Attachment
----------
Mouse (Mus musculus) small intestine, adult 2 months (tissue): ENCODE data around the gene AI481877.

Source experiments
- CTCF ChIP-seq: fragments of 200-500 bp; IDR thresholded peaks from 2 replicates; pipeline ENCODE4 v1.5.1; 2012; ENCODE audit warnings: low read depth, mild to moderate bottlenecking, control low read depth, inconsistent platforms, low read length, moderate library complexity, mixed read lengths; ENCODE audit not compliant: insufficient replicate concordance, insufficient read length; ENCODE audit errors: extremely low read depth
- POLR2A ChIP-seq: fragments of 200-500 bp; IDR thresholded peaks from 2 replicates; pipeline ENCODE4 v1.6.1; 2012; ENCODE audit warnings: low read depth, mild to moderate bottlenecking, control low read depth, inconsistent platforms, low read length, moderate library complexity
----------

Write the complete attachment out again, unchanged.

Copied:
Mouse (Mus musculus) small intestine, adult 2 months (tissue): ENCODE data around the gene AI481877.

Source experiments
- CTCF ChIP-seq: fragments of 200-500 bp; IDR thresholded peaks from 2 replicates; pipeline ENCODE4 v1.5.1; 2012; ENCODE audit warnings: low read depth, mild to moderate bottlenecking, control low read depth, inconsistent platforms, low read length, moderate library complexity, mixed read lengths; ENCODE audit not compliant: insufficient replicate concordance, insufficient read length; ENCODE audit errors: extremely low read depth
- POLR2A ChIP-seq: fragments of 200-500 bp; IDR thresholded peaks from 2 replicates; pipeline ENCODE4 v1.6.1; 2012; ENCODE audit warnings: low read depth, mild to moderate bottlenecking, control low read depth, inconsistent platforms, low read length, moderate library complexity